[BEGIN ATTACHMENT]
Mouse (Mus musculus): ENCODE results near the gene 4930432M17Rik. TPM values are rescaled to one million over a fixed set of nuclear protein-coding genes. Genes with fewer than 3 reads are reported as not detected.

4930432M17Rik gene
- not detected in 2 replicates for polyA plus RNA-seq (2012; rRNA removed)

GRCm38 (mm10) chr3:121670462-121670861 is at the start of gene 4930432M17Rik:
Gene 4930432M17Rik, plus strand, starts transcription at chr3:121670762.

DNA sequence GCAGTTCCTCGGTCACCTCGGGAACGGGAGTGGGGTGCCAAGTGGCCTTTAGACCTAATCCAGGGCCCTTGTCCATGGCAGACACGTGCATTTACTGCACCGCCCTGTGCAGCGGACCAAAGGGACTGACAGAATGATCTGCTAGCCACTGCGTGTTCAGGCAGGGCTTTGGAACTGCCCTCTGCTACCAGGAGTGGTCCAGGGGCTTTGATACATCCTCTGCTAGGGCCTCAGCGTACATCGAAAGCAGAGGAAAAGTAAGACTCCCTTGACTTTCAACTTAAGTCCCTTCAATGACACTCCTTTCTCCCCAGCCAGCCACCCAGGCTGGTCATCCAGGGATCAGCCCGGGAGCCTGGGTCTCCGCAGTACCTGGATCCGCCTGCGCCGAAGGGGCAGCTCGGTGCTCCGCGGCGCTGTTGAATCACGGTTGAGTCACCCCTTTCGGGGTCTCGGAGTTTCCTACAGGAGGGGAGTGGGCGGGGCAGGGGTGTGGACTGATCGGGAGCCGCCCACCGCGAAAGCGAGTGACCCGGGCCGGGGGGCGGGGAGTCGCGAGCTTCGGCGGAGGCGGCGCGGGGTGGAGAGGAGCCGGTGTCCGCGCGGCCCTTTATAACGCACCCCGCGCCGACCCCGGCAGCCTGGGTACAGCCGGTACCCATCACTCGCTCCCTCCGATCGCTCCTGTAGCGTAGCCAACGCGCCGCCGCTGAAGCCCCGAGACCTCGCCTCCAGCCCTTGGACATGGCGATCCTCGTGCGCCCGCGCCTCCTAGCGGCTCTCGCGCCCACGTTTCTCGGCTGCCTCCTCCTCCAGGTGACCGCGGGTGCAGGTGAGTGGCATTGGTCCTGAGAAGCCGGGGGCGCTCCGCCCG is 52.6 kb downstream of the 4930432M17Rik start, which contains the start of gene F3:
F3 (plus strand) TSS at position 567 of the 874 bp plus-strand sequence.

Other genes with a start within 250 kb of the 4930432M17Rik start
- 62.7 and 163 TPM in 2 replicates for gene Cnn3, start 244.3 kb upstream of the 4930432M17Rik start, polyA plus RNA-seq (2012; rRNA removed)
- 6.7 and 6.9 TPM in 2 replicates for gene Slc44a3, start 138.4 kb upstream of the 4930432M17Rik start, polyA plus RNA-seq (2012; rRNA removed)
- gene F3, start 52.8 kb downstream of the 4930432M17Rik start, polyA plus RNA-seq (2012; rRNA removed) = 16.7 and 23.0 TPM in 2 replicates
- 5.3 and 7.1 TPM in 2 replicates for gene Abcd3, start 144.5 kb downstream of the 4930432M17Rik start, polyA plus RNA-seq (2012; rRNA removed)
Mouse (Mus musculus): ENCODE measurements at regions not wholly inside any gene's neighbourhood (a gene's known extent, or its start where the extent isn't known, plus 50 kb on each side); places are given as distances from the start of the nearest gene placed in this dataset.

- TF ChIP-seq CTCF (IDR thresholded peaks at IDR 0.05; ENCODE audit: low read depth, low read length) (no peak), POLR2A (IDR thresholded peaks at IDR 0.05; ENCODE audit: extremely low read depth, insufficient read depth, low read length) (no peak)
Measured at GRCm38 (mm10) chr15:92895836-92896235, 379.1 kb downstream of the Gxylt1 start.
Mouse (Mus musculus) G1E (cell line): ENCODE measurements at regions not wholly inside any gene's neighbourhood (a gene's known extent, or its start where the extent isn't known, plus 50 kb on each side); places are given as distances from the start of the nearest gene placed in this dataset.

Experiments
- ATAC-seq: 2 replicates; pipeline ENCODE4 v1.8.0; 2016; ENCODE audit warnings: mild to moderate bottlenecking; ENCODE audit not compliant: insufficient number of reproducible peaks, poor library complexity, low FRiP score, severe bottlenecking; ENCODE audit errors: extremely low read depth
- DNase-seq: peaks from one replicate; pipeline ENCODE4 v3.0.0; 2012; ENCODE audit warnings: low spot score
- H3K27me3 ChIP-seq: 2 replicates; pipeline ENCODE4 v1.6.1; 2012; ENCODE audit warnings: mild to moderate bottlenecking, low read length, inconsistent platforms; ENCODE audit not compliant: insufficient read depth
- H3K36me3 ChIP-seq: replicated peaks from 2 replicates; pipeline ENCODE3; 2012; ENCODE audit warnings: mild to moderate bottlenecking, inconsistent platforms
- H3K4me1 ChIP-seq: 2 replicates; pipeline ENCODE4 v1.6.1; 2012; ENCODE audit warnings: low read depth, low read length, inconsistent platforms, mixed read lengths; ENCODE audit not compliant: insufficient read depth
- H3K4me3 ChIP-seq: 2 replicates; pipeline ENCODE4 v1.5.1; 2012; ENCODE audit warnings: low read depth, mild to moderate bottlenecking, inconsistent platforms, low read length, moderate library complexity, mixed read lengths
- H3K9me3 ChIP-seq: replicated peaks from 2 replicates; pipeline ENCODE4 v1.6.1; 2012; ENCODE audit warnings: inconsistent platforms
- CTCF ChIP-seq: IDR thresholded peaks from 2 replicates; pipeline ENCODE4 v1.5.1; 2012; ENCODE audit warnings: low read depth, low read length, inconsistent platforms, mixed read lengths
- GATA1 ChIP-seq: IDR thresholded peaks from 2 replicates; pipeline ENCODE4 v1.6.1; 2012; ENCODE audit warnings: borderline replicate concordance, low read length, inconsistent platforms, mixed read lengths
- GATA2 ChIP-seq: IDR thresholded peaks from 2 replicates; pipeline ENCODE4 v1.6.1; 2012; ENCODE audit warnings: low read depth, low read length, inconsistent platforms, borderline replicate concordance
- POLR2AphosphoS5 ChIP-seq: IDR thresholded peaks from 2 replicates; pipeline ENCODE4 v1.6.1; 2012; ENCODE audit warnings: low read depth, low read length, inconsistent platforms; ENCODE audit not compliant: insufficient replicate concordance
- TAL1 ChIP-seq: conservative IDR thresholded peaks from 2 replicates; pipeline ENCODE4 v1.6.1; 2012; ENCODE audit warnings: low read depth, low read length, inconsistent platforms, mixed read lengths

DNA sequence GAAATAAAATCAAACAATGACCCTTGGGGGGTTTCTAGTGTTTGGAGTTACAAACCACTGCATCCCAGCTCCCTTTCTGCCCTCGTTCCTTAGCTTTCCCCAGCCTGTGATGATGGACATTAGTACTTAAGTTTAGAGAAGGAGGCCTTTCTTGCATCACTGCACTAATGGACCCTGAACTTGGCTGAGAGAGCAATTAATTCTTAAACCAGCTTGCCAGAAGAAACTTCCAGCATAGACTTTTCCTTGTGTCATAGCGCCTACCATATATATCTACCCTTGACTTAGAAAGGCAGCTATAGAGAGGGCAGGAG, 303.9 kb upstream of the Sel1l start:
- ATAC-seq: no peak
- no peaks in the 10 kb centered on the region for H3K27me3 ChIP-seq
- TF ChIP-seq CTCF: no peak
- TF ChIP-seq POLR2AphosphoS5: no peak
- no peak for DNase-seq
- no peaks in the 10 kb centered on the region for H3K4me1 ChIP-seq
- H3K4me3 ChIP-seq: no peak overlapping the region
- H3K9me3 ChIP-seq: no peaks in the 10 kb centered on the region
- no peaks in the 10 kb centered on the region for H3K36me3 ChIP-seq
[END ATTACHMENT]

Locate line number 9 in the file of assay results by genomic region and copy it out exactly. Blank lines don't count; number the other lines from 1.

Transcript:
- 62.7 and 163 TPM in 2 replicates for gene Cnn3, start 244.3 kb upstream of the 4930432M17Rik start, polyA plus RNA-seq (2012; rRNA removed)